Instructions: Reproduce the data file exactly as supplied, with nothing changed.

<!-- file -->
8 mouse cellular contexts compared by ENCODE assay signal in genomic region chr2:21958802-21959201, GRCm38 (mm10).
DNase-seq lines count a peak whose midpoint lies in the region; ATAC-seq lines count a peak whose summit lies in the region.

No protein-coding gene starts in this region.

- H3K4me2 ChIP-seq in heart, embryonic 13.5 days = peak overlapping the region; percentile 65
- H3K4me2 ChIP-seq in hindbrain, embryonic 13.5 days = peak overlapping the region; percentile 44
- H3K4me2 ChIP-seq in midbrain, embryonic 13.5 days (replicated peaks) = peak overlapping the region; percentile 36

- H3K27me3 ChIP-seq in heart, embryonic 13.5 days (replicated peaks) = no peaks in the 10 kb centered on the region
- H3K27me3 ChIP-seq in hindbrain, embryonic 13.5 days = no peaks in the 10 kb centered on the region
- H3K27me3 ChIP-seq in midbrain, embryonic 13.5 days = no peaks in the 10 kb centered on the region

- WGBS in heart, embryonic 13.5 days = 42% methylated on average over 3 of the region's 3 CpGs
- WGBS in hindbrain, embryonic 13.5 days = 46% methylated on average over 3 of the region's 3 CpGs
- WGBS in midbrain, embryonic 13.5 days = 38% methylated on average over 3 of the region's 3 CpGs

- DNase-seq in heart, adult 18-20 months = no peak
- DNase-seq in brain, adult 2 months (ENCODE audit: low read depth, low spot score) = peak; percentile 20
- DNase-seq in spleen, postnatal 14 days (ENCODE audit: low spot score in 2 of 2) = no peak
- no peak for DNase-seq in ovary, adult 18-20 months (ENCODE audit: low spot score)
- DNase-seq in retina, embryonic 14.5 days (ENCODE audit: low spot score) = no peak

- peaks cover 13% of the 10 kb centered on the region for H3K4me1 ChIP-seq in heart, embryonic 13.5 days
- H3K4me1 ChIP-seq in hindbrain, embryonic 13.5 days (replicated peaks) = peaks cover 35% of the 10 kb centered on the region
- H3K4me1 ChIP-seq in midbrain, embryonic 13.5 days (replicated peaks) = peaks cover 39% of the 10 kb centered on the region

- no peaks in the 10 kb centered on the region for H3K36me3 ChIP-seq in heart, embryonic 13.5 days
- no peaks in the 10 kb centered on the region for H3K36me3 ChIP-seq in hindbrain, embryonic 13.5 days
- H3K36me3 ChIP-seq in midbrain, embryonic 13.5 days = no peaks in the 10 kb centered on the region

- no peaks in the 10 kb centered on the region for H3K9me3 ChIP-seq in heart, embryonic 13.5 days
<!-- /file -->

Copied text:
8 mouse cellular contexts compared by ENCODE assay signal in genomic region chr2:21958802-21959201, GRCm38 (mm10).
DNase-seq lines count a peak whose midpoint lies in the region; ATAC-seq lines count a peak whose summit lies in the region.

No protein-coding gene starts in this region.

- H3K4me2 ChIP-seq in heart, embryonic 13.5 days = peak overlapping the region; percentile 65
- H3K4me2 ChIP-seq in hindbrain, embryonic 13.5 days = peak overlapping the region; percentile 44
- H3K4me2 ChIP-seq in midbrain, embryonic 13.5 days (replicated peaks) = peak overlapping the region; percentile 36

- H3K27me3 ChIP-seq in heart, embryonic 13.5 days (replicated peaks) = no peaks in the 10 kb centered on the region
- H3K27me3 ChIP-seq in hindbrain, embryonic 13.5 days = no peaks in the 10 kb centered on the region
- H3K27me3 ChIP-seq in midbrain, embryonic 13.5 days = no peaks in the 10 kb centered on the region

- WGBS in heart, embryonic 13.5 days = 42% methylated on average over 3 of the region's 3 CpGs
- WGBS in hindbrain, embryonic 13.5 days = 46% methylated on average over 3 of the region's 3 CpGs
- WGBS in midbrain, embryonic 13.5 days = 38% methylated on average over 3 of the region's 3 CpGs

- DNase-seq in heart, adult 18-20 months = no peak
- DNase-seq in brain, adult 2 months (ENCODE audit: low read depth, low spot score) = peak; percentile 20
- DNase-seq in spleen, postnatal 14 days (ENCODE audit: low spot score in 2 of 2) = no peak
- no peak for DNase-seq in ovary, adult 18-20 months (ENCODE audit: low spot score)
- DNase-seq in retina, embryonic 14.5 days (ENCODE audit: low spot score) = no peak

- peaks cover 13% of the 10 kb centered on the region for H3K4me1 ChIP-seq in heart, embryonic 13.5 days
- H3K4me1 ChIP-seq in hindbrain, embryonic 13.5 days (replicated peaks) = peaks cover 35% of the 10 kb centered on the region
- H3K4me1 ChIP-seq in midbrain, embryonic 13.5 days (replicated peaks) = peaks cover 39% of the 10 kb centered on the region

- no peaks in the 10 kb centered on the region for H3K36me3 ChIP-seq in heart, embryonic 13.5 days
- no peaks in the 10 kb centered on the region for H3K36me3 ChIP-seq in hindbrain, embryonic 13.5 days
- H3K36me3 ChIP-seq in midbrain, embryonic 13.5 days = no peaks in the 10 kb centered on the region

- no peaks in the 10 kb centered on the region for H3K9me3 ChIP-seq in heart, embryonic 13.5 days